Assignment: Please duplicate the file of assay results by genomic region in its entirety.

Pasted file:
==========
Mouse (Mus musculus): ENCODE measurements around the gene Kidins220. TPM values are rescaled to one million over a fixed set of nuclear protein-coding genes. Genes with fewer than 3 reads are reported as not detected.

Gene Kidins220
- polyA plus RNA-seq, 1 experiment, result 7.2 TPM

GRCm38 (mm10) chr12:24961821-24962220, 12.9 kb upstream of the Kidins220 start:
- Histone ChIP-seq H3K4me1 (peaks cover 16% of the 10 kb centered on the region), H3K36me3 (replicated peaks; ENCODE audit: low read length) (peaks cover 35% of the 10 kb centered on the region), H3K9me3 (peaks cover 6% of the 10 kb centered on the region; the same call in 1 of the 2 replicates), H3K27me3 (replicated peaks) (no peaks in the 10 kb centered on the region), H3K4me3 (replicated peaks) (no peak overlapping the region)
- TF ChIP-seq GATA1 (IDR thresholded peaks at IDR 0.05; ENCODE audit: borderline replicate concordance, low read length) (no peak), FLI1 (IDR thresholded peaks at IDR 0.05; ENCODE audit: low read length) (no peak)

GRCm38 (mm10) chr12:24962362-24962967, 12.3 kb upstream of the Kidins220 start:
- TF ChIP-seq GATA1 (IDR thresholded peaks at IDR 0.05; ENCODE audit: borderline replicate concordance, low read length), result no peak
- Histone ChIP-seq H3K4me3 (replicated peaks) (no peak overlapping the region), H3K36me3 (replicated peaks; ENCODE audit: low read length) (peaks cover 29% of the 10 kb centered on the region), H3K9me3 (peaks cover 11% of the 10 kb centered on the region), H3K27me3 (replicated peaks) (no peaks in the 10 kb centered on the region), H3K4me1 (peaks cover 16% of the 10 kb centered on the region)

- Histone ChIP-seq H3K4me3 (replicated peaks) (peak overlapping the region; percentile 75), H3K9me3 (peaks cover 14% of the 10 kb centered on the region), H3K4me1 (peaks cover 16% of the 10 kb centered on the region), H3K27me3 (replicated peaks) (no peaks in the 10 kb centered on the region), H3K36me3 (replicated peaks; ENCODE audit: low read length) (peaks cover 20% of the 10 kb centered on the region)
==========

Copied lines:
Mouse (Mus musculus): ENCODE measurements around the gene Kidins220. TPM values are rescaled to one million over a fixed set of nuclear protein-coding genes. Genes with fewer than 3 reads are reported as not detected.

Gene Kidins220
- polyA plus RNA-seq, 1 experiment, result 7.2 TPM

GRCm38 (mm10) chr12:24961821-24962220, 12.9 kb upstream of the Kidins220 start:
- Histone ChIP-seq H3K4me1 (peaks cover 16% of the 10 kb centered on the region), H3K36me3 (replicated peaks; ENCODE audit: low read length) (peaks cover 35% of the 10 kb centered on the region), H3K9me3 (peaks cover 6% of the 10 kb centered on the region; the same call in 1 of the 2 replicates), H3K27me3 (replicated peaks) (no peaks in the 10 kb centered on the region), H3K4me3 (replicated peaks) (no peak overlapping the region)
- TF ChIP-seq GATA1 (IDR thresholded peaks at IDR 0.05; ENCODE audit: borderline replicate concordance, low read length) (no peak), FLI1 (IDR thresholded peaks at IDR 0.05; ENCODE audit: low read length) (no peak)

GRCm38 (mm10) chr12:24962362-24962967, 12.3 kb upstream of the Kidins220 start:
- TF ChIP-seq GATA1 (IDR thresholded peaks at IDR 0.05; ENCODE audit: borderline replicate concordance, low read length), result no peak
- Histone ChIP-seq H3K4me3 (replicated peaks) (no peak overlapping the region), H3K36me3 (replicated peaks; ENCODE audit: low read length) (peaks cover 29% of the 10 kb centered on the region), H3K9me3 (peaks cover 11% of the 10 kb centered on the region), H3K27me3 (replicated peaks) (no peaks in the 10 kb centered on the region), H3K4me1 (peaks cover 16% of the 10 kb centered on the region)

- Histone ChIP-seq H3K4me3 (replicated peaks) (peak overlapping the region; percentile 75), H3K9me3 (peaks cover 14% of the 10 kb centered on the region), H3K4me1 (peaks cover 16% of the 10 kb centered on the region), H3K27me3 (replicated peaks) (no peaks in the 10 kb centered on the region), H3K36me3 (replicated peaks; ENCODE audit: low read length) (peaks cover 20% of the 10 kb centered on the region)